Cellular system typically corresponds to an outdoor-to-indoor scenario. Examples include WiMax base stations or cellular mobile phone systems. A typical scenario is presented in Figure 9. Referring to the experimental results presented in Section 3, we used in our simulations the model with parameters , , and  dB. Also, the measurements lead us to set equal to  dB with an confidence level. The cell radius is  m, 10 cognitive terminals are deployed, their distances uniformly distributed over . Finally, the Tx-Rx distance in the primary network is  m.
Figure 9

The outdoor-to-indoor scenario.

Two different polarization strategies are investigated: (i) the primary and the cognitive networks do not use polarimetric diversity (this scenario is referred to as no polarization) and (ii) the systems reduce their interference by using two orthogonal polarization states (this scenario is referred to as full polarization).

In Figure 11, the performance of full duplex systems is presented. More specifically, in Figure 11(a), the throughput of the system is shown as a function of the terminal probability of transmission. It can be seen that the throughput of the dual-polarized system is significantly higher, particularly when the probability of transmission is high. In Figure 11(b), the corresponding link probability of success in the primary network is investigated. It can be seen that it confirms the conclusions of Lemma 2: for a given minimum value of the link probability of success, the achievable transmission rate is significantly higher in the dual-polarized mode with respect to the value observed with the classical approach. For instance, with , one has while, by using the dual-polarized approach, the maximum probability of transmission can be increased up to . In other words, virtually any transmission rate is achievable with a limited impact on the primary system.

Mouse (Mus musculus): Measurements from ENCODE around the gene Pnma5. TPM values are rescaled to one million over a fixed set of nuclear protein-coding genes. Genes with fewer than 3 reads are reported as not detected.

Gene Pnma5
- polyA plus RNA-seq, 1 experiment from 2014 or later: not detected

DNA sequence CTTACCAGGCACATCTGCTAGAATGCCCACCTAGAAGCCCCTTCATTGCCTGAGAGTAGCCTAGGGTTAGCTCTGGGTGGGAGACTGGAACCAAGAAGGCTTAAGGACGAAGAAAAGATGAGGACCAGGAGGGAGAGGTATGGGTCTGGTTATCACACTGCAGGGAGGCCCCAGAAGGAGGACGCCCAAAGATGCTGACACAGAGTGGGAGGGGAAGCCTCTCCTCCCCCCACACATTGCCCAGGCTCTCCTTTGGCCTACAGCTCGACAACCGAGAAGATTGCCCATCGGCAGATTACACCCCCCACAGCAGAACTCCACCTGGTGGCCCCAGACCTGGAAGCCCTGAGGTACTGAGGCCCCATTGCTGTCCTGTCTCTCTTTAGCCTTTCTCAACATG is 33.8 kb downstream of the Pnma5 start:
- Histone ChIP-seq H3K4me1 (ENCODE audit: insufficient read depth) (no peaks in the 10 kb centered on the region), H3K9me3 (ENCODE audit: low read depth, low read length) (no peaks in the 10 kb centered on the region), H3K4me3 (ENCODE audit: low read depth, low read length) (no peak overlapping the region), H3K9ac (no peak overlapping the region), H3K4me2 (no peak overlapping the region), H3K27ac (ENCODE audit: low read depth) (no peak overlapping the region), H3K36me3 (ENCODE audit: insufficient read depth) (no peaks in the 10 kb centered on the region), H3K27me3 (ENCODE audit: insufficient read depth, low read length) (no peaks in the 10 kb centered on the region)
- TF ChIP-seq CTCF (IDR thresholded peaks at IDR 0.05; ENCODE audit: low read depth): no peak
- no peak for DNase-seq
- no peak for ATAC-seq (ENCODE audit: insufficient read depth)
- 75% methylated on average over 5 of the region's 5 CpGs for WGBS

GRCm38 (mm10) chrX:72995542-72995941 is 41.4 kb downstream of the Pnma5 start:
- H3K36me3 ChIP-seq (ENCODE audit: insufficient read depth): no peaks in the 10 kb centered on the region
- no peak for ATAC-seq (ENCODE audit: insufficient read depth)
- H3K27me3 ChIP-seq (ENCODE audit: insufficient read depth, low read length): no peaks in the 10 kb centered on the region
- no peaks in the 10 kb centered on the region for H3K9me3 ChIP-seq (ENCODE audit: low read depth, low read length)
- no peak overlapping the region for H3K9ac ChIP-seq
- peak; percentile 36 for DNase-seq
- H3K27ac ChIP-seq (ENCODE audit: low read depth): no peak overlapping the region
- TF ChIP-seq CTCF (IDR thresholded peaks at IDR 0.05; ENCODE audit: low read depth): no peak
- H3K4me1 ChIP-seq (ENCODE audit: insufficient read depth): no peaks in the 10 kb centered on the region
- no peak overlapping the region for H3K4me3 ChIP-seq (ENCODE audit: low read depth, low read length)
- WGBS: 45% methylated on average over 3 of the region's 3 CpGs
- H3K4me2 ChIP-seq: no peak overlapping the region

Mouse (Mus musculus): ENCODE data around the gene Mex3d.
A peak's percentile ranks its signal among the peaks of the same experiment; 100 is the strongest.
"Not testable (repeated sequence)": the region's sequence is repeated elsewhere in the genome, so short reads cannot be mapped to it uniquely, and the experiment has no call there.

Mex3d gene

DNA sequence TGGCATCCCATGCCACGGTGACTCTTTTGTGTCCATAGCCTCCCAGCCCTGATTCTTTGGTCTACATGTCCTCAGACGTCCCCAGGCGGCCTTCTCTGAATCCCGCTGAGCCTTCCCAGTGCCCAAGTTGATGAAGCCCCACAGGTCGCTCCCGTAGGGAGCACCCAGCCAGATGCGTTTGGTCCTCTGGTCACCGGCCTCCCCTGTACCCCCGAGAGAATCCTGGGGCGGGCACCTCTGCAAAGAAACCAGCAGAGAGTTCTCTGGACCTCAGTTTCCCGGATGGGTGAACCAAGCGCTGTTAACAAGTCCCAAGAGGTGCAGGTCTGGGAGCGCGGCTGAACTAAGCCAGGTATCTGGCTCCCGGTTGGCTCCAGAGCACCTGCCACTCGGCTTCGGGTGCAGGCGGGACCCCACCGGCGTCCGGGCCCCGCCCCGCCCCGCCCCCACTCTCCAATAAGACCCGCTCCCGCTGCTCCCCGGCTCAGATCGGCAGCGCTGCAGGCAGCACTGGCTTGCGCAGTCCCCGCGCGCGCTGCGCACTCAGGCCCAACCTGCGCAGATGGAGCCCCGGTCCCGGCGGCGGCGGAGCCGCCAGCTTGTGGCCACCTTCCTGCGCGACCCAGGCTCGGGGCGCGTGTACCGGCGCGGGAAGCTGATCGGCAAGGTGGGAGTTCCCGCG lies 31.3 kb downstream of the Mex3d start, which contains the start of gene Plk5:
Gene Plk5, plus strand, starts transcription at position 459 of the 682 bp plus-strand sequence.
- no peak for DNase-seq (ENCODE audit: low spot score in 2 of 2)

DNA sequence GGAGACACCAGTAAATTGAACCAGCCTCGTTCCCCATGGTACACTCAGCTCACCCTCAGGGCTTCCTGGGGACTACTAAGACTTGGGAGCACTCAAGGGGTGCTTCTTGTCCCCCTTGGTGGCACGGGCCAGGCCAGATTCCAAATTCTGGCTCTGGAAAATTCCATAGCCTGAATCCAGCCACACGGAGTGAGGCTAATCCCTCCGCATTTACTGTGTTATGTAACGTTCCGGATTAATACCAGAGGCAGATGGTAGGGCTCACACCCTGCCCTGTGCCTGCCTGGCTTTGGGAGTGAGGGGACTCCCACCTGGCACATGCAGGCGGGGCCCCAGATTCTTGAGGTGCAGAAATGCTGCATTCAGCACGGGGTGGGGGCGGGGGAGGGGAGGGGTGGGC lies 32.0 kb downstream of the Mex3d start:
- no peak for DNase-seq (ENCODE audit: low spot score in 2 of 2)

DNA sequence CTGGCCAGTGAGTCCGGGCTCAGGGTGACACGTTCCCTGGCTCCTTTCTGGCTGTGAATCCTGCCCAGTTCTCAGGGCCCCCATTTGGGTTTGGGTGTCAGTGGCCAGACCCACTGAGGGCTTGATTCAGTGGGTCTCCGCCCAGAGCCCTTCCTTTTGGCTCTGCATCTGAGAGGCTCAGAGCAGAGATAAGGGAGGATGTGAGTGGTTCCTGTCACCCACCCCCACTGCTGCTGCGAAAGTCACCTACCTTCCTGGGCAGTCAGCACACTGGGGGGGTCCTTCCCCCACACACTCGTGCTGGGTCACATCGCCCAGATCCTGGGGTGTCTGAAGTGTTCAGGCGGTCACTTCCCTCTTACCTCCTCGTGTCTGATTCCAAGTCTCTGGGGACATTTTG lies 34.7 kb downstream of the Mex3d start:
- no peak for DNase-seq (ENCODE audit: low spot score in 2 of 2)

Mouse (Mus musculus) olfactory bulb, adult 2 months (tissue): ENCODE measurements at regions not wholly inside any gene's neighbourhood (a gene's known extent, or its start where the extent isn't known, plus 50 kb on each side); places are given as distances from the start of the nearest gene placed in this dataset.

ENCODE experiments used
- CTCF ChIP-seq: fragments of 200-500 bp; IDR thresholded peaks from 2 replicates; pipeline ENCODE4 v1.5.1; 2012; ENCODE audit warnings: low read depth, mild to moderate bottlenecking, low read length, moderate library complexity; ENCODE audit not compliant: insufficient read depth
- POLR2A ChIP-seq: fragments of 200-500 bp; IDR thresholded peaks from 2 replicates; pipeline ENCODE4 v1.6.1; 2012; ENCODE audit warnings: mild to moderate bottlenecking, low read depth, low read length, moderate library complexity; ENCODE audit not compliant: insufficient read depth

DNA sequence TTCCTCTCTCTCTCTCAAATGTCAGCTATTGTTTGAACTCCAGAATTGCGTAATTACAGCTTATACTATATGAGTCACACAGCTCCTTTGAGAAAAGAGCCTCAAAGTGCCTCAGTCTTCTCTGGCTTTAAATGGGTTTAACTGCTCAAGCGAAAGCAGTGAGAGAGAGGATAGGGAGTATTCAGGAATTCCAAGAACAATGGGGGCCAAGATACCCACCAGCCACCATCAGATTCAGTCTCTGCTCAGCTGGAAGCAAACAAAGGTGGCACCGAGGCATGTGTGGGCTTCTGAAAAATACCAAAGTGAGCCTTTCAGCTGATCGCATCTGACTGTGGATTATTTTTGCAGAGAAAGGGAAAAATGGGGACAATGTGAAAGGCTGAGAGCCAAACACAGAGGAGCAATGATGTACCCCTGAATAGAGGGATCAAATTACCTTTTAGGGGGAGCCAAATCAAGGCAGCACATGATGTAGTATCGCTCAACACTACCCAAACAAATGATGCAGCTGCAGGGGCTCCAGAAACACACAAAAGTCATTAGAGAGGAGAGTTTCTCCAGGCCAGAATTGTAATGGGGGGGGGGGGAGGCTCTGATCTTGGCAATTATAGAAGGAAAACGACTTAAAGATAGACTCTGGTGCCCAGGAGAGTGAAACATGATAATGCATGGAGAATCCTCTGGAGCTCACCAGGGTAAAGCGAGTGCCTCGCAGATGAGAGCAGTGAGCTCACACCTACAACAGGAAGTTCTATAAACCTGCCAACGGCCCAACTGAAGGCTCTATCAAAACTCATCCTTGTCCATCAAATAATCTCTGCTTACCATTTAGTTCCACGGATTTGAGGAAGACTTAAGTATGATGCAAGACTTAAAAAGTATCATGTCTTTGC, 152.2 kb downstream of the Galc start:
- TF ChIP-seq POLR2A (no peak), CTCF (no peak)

4.2. Half-Duplex System in an Indoor-to-Indoor Scenario

In a second scenario, the probabilistic coexistence is analyzed in the context of half-duplex systems, where indoor-to-indoor transmissions are typically used. Examples include wireless sensor networks (WSNs), ZigBee systems, and body area networks (BANs). A typical scenario is presented in Figure 10. In our simulations, we considered a primary transmission at distance  m and subject to interference from terminals located at  m from the central base station. This corresponds to and it can be seen from Figure 3(a) that this value is in the accessible region. The propagation model is used and the other relevant parameters are  dB, 4–10 dB, and . The transmit power is the same at all nodes. Referring to the experimental analysis conducted in Section 3, one can observe that the values of interest for (with a 80% level of confidence) are  dB and  dB for horizontal and vertical polarizations, respectively.
Figure 10

The indoor-to-indoor scenario.

Figure 11

Performance analysis of a dual-polarized full-duplex cellular system. Throughput as a function of the probability of transmissionLink probability of outage on the primary network as a function of the probability of transmission